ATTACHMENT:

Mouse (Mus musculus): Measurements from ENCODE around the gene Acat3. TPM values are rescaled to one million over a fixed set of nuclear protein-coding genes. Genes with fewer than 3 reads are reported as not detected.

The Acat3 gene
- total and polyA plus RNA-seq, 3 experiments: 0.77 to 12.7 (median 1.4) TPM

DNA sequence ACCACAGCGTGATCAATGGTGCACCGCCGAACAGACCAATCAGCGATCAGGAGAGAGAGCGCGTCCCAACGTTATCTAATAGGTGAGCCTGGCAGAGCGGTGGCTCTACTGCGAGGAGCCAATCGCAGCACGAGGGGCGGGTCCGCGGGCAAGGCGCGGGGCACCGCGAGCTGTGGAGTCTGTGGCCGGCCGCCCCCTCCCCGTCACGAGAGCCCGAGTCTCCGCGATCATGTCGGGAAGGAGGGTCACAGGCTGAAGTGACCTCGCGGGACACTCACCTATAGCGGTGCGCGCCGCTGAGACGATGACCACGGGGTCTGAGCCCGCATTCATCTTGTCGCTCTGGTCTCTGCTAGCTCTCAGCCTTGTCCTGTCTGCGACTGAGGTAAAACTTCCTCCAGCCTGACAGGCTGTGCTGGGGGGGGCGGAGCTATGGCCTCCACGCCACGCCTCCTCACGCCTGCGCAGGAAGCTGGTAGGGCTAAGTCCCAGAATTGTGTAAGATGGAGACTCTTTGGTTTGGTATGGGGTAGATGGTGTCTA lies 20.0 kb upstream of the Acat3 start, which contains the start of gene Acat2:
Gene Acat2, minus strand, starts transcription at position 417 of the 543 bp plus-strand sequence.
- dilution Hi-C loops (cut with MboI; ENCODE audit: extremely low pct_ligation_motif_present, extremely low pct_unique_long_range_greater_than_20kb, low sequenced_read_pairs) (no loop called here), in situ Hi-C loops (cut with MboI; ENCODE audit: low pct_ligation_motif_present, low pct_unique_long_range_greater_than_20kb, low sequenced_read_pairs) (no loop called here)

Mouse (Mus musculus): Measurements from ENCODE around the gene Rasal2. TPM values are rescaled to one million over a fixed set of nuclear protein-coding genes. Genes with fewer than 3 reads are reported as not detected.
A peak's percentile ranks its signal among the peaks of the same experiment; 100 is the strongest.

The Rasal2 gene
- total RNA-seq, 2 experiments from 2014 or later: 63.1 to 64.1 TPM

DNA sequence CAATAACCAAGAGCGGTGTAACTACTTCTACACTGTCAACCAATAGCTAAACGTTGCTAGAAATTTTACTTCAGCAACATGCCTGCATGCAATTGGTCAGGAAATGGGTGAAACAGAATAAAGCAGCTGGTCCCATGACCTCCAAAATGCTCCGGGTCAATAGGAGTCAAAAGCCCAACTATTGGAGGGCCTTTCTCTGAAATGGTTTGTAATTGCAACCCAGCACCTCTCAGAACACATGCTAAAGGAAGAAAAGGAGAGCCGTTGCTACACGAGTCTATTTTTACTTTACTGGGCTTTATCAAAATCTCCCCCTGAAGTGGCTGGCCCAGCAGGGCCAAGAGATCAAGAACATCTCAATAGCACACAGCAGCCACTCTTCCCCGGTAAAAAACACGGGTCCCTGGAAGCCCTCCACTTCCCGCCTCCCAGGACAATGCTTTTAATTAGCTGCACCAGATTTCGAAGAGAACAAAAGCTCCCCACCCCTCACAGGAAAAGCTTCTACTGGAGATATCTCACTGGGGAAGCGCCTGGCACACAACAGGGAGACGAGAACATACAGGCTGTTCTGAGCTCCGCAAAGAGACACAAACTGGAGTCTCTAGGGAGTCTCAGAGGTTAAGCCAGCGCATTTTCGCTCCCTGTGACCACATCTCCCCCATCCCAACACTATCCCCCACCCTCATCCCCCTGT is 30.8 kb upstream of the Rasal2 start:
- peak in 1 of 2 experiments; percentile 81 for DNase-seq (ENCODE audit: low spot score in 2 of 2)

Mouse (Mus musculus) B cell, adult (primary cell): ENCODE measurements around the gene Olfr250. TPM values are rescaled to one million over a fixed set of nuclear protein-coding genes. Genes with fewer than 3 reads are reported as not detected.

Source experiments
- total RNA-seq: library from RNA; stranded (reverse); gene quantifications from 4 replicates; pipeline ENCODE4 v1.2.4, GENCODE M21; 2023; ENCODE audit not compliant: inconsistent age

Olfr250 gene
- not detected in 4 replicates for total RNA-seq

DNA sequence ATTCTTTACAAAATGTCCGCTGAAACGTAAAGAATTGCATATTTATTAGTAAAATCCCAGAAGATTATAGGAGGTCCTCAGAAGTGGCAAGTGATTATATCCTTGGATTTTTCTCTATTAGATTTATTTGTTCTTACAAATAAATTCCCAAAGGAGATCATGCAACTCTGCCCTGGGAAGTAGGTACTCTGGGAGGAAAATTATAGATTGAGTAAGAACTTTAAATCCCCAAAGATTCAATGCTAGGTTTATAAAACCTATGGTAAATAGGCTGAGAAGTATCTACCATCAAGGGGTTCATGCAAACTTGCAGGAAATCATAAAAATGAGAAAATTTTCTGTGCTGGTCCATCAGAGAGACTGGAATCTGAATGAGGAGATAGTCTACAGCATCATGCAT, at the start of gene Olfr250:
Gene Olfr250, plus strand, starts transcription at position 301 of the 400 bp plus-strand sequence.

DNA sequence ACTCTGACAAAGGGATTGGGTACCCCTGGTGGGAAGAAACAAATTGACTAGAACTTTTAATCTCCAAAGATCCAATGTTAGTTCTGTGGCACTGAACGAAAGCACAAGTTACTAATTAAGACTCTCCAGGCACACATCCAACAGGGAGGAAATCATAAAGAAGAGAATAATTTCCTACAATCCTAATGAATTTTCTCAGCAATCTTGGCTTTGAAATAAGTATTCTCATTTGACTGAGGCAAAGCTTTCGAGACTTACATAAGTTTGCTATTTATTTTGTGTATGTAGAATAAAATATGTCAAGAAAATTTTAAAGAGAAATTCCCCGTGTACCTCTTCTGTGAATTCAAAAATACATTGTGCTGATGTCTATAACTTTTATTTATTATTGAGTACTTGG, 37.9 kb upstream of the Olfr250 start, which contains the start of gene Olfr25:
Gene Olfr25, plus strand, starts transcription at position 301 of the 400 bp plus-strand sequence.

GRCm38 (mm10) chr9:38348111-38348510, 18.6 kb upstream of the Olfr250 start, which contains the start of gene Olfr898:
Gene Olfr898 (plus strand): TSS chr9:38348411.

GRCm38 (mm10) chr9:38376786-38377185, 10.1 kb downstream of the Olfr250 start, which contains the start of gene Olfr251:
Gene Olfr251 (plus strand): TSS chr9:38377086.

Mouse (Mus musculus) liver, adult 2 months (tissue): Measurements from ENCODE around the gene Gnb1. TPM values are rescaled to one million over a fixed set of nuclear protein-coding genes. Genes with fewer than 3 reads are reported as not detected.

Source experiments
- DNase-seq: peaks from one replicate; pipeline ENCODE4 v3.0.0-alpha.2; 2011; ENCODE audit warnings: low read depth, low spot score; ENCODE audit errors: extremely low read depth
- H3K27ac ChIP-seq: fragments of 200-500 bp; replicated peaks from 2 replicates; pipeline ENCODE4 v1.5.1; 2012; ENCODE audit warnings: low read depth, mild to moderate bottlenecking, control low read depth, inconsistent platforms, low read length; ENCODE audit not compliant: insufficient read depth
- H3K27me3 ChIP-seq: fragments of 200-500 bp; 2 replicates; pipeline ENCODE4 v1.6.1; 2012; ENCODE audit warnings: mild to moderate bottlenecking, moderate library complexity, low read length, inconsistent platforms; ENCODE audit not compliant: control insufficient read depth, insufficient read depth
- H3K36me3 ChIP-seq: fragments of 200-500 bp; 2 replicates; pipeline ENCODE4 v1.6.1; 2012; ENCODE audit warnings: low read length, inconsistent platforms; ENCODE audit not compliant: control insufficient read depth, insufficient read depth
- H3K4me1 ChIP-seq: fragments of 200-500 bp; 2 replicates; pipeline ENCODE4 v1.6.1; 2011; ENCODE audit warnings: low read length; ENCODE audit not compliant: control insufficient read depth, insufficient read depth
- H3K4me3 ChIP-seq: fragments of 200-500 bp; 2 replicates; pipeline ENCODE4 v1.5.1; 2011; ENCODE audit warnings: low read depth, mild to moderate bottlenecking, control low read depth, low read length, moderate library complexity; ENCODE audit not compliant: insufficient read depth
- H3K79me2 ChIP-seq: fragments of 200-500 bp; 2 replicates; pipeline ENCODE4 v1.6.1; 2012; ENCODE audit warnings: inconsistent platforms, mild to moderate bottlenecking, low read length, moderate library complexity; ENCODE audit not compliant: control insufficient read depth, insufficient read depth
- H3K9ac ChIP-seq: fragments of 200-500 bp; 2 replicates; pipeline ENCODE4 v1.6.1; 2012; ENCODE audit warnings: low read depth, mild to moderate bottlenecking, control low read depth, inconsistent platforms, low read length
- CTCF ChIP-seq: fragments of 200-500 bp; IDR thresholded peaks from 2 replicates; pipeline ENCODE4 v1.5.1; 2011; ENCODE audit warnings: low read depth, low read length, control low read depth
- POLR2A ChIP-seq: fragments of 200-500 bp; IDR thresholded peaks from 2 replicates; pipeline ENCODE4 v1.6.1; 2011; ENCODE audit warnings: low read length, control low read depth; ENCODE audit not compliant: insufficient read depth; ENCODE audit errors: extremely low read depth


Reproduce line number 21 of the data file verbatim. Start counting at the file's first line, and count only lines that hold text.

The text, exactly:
Gene Olfr25, plus strand, starts transcription at position 301 of the 400 bp plus-strand sequence.